Lopatinsky Garden - one of the oldest parks in Smolensk. The park was laid out by order of the governor Alexander Lopatin in 1874. Today, there are a lot of interesting things in the park: a pond and an embankment, a corner for lovers, an alley of peace, a section of the fortress wall with towers, art benches decorated with various figured lanterns, models of Smolensk architectural monuments, and much more. Lenina Street, 2A.

Historical and Architectural Complex “Teremok” in Flenovo. It is located southeast of Smolensk in the former estate of the Tenishev princes - collectors and patrons of art, who played an important role in the cultural life of Smolensk and Russia.

At the turn of the 19th - 20th centuries, Maria Tenisheva created an art center here, which later became known not only in Russia, but also in Europe. Tourists are invited on excursions to places visited by famous painters and musicians. The artists I. Repin and M. Vrubel worked here. It was visited by F. Chaliapin and I. Stravinsky. Above the portal of the church there is a mosaic made by Nicholas Roerich.

Memorial Complex “Katyn” - an international memorial to the victims of political repression located in the Katyn forest to the west of Smolensk. On the territory of the memorial there is a military cemetery, where 4,415 Polish prisoners of war are buried (mostly officers). Prisoners of the Kozelsk concentration camp, they were shot by officers of the NKVD of the USSR in the spring of 1940. Other burials include about 6.5 thousand victims of Stalinist repression of the 1930s and 500 Soviet prisoners of war executed by the German occupation forces in 1943.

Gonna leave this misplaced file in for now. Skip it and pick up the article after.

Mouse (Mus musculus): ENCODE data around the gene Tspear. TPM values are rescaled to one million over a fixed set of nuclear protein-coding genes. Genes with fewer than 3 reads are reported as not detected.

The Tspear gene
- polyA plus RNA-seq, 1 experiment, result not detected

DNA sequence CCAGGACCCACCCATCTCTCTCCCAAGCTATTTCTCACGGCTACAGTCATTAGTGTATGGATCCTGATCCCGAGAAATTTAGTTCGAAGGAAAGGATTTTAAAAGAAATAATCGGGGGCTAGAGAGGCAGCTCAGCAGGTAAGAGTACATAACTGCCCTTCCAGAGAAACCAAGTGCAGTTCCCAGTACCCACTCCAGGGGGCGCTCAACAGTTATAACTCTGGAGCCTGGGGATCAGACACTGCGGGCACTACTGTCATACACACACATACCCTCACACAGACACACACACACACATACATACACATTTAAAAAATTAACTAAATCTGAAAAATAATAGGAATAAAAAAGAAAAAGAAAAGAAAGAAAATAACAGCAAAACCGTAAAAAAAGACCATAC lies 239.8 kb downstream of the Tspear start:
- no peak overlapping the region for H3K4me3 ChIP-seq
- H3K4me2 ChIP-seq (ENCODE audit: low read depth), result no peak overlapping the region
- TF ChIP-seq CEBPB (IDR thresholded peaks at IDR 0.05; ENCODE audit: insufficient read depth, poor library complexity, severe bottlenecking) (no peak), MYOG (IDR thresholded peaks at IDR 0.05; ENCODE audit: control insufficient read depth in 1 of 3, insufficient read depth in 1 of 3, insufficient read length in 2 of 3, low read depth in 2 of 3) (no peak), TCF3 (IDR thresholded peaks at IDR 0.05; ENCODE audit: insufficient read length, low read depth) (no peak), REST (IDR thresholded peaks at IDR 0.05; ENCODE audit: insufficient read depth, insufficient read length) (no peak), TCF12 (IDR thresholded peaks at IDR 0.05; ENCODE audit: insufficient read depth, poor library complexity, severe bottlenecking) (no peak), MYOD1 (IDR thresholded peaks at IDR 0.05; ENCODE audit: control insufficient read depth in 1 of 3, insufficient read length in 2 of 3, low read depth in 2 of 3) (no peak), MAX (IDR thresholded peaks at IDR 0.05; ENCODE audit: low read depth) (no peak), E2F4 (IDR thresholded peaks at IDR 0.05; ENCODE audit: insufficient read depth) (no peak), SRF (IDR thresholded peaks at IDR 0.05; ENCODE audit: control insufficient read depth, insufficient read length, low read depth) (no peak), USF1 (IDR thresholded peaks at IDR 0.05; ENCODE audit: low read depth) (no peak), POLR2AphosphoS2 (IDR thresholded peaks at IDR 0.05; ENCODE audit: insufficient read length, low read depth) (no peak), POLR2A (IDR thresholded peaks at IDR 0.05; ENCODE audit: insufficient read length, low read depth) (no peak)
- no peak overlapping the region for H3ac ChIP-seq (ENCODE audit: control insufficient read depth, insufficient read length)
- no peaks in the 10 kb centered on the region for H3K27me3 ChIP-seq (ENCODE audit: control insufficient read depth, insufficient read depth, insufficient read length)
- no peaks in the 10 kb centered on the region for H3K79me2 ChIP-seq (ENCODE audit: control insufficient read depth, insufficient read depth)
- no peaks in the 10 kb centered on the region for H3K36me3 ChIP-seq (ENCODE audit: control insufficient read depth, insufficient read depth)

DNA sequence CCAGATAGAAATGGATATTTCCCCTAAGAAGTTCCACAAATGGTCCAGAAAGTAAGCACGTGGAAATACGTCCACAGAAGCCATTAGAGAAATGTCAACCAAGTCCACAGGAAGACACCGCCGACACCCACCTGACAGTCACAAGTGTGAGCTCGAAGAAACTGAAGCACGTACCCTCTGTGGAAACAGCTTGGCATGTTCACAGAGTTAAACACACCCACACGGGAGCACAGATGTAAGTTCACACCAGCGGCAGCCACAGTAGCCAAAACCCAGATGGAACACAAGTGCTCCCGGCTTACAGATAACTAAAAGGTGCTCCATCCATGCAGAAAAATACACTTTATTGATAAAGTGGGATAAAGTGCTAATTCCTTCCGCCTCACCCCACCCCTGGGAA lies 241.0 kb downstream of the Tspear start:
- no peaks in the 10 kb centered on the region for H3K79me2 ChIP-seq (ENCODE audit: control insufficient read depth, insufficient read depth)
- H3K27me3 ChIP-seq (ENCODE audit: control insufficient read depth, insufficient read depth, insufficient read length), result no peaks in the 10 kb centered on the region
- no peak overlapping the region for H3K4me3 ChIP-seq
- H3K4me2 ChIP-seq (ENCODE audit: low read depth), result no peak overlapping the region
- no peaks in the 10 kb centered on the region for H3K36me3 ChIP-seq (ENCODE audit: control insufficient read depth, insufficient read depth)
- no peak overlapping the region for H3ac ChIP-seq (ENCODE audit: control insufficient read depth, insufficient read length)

Smolensk city of Russia photos

Churches of Smolensk

Neo-Gothic Catholic Church of the Immaculate Conception of the Blessed Virgin Mary in Smolensk

Neo-Gothic Catholic Church of the Immaculate Conception of the Blessed Virgin Mary in Smolensk

Author: Andrey Dmitriev

Church of St. George the Victorious (1810) in Smolensk

Church of St. George the Victorious (1810) in Smolensk

Author: Andrey Dmitriev

Church of the Apostles Peter and Paul in Smolensk

Church of the Apostles Peter and Paul in Smolensk

Author: Inna Zyuganova

Winter in Smolensk

Holy Trinity Convent and the Assumption Cathedral in Smolensk

Holy Trinity Convent and the Assumption Cathedral in Smolensk

Author: Andrey Dmitriev

The comments of our visitors

Frank Flamerich

My great grandfather was born in 1860 in Smolensk or very near it. He left at 17 and ended up in South America after living in Misk and in Warsaw. I live in the U.S. I am 70 but I am very curious and interested to see where he came from.

I would love to visit Smolensk in the near future. I love the Photos I have seen.I am very much interested in Russian history and its culture. My knowledge of the language is very limited. I love your country and your history, I feel I am in a way link to it.

akash shrivastava
my reply
Russia is really beautifullll......

Sponsored Links: